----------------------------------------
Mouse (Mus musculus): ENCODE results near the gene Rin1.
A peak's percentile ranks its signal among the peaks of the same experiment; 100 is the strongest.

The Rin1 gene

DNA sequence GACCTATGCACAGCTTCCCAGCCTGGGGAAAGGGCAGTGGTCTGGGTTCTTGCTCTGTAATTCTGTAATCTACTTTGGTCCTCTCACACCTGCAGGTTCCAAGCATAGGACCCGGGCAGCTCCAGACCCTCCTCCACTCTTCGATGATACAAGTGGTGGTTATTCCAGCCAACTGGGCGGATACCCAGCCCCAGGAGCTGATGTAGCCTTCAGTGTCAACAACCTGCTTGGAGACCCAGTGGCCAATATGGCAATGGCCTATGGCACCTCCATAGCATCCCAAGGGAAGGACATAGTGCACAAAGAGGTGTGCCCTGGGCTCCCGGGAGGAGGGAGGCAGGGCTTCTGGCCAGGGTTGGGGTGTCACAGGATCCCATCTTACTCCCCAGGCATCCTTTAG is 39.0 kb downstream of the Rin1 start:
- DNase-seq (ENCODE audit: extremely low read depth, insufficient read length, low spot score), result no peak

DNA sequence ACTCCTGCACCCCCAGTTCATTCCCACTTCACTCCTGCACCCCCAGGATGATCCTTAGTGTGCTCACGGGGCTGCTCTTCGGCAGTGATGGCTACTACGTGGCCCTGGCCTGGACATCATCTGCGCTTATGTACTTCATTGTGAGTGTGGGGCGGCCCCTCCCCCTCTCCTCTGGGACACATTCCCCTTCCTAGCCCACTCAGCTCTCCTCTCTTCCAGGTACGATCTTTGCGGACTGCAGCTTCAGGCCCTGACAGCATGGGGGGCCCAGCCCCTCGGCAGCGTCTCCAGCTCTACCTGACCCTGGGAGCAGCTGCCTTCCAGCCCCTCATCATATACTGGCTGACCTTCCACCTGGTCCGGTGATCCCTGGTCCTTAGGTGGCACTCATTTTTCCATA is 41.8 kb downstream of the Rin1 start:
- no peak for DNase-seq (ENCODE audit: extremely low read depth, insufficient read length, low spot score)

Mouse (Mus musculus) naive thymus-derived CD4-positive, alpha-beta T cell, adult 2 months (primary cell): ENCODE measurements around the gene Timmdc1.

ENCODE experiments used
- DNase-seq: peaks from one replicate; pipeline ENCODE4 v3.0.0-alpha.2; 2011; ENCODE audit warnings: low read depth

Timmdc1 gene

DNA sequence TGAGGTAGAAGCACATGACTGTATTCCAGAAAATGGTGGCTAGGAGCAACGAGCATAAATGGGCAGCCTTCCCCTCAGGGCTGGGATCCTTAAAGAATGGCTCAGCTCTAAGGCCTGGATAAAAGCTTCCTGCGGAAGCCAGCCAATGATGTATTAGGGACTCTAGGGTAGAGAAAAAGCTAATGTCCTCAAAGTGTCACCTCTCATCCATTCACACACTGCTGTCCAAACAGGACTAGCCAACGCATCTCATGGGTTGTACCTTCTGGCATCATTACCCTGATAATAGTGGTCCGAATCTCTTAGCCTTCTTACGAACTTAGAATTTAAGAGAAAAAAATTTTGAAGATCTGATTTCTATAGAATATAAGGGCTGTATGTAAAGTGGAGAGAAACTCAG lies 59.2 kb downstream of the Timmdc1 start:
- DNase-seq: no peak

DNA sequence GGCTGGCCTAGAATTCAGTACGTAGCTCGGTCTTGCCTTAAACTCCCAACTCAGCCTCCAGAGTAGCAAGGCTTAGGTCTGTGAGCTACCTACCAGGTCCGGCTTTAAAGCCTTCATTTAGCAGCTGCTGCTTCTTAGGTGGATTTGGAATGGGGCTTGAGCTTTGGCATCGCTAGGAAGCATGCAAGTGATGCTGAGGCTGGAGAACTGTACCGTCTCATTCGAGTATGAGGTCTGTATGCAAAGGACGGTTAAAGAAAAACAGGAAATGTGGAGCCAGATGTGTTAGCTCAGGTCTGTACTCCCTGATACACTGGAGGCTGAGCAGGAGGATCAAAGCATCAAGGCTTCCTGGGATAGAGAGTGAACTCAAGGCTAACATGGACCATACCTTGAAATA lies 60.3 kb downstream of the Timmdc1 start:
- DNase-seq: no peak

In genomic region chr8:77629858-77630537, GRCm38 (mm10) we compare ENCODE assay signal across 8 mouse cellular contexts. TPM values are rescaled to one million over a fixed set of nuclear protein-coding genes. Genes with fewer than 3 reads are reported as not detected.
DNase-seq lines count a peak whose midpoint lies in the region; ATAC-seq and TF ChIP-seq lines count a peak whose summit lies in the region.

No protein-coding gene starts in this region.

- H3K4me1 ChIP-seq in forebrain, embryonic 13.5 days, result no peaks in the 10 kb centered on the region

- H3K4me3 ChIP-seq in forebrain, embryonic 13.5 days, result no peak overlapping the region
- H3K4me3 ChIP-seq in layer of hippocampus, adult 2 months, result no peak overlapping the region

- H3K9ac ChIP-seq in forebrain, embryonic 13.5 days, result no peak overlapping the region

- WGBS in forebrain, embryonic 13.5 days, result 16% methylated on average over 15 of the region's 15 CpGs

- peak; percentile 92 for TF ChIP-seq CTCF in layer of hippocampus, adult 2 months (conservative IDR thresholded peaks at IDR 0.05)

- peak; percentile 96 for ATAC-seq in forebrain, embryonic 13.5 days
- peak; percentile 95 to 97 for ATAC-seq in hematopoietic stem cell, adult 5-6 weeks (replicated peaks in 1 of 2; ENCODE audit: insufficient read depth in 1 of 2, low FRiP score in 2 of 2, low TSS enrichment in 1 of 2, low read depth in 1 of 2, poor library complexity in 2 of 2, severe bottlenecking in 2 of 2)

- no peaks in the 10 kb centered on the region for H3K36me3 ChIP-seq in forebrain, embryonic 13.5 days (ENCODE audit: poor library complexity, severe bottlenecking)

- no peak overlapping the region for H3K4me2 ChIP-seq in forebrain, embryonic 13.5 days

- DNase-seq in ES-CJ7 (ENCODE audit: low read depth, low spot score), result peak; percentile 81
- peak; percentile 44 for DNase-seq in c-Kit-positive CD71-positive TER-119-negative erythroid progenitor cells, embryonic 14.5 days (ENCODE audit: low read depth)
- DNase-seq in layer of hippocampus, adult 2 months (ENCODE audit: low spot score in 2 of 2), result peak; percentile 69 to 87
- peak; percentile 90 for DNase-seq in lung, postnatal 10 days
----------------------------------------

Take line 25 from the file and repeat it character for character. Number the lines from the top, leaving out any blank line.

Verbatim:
- peak; percentile 96 for ATAC-seq in forebrain, embryonic 13.5 days